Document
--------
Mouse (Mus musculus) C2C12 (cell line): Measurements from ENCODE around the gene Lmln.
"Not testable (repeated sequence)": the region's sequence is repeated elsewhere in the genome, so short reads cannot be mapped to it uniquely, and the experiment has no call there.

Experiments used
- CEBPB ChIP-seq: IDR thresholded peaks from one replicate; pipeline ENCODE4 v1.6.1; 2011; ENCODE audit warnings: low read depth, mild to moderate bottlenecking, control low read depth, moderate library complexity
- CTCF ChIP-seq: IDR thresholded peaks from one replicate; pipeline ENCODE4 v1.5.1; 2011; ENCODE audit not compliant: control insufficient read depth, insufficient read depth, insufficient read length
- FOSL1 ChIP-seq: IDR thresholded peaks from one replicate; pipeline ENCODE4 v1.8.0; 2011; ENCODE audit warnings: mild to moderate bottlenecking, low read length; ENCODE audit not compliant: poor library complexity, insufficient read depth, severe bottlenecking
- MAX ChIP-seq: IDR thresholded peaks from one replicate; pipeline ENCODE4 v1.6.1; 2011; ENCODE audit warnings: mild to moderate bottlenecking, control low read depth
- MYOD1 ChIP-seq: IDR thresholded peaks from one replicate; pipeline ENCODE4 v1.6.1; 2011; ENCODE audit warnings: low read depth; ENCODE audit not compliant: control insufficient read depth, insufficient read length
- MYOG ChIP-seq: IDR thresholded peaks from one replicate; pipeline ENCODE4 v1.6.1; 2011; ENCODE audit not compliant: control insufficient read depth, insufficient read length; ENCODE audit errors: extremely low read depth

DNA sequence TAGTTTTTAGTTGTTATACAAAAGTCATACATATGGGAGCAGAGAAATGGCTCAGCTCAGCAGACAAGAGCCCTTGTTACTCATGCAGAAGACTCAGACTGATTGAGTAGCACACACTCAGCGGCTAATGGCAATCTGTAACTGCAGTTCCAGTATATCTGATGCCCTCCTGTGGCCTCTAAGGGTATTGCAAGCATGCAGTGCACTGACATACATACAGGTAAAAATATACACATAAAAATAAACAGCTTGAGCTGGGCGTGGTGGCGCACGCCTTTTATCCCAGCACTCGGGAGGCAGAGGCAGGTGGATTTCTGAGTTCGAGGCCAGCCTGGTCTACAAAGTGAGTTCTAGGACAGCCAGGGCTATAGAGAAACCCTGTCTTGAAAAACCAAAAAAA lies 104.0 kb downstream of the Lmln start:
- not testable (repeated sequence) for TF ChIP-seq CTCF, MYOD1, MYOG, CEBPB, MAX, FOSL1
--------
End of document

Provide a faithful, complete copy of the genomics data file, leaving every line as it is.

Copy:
Mouse (Mus musculus) C2C12 (cell line): Measurements from ENCODE around the gene Lmln.
"Not testable (repeated sequence)": the region's sequence is repeated elsewhere in the genome, so short reads cannot be mapped to it uniquely, and the experiment has no call there.

Experiments used
- CEBPB ChIP-seq: IDR thresholded peaks from one replicate; pipeline ENCODE4 v1.6.1; 2011; ENCODE audit warnings: low read depth, mild to moderate bottlenecking, control low read depth, moderate library complexity
- CTCF ChIP-seq: IDR thresholded peaks from one replicate; pipeline ENCODE4 v1.5.1; 2011; ENCODE audit not compliant: control insufficient read depth, insufficient read depth, insufficient read length
- FOSL1 ChIP-seq: IDR thresholded peaks from one replicate; pipeline ENCODE4 v1.8.0; 2011; ENCODE audit warnings: mild to moderate bottlenecking, low read length; ENCODE audit not compliant: poor library complexity, insufficient read depth, severe bottlenecking
- MAX ChIP-seq: IDR thresholded peaks from one replicate; pipeline ENCODE4 v1.6.1; 2011; ENCODE audit warnings: mild to moderate bottlenecking, control low read depth
- MYOD1 ChIP-seq: IDR thresholded peaks from one replicate; pipeline ENCODE4 v1.6.1; 2011; ENCODE audit warnings: low read depth; ENCODE audit not compliant: control insufficient read depth, insufficient read length
- MYOG ChIP-seq: IDR thresholded peaks from one replicate; pipeline ENCODE4 v1.6.1; 2011; ENCODE audit not compliant: control insufficient read depth, insufficient read length; ENCODE audit errors: extremely low read depth

DNA sequence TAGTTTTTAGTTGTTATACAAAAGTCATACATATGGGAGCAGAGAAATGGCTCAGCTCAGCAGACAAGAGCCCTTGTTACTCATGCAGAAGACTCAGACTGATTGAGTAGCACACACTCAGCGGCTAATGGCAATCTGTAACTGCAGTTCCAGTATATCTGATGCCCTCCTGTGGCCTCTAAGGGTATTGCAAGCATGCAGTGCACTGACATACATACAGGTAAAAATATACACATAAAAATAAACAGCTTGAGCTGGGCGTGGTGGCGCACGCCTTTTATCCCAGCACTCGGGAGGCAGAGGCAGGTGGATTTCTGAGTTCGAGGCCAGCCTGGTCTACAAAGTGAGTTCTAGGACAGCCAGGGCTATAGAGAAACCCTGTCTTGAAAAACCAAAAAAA lies 104.0 kb downstream of the Lmln start:
- not testable (repeated sequence) for TF ChIP-seq CTCF, MYOD1, MYOG, CEBPB, MAX, FOSL1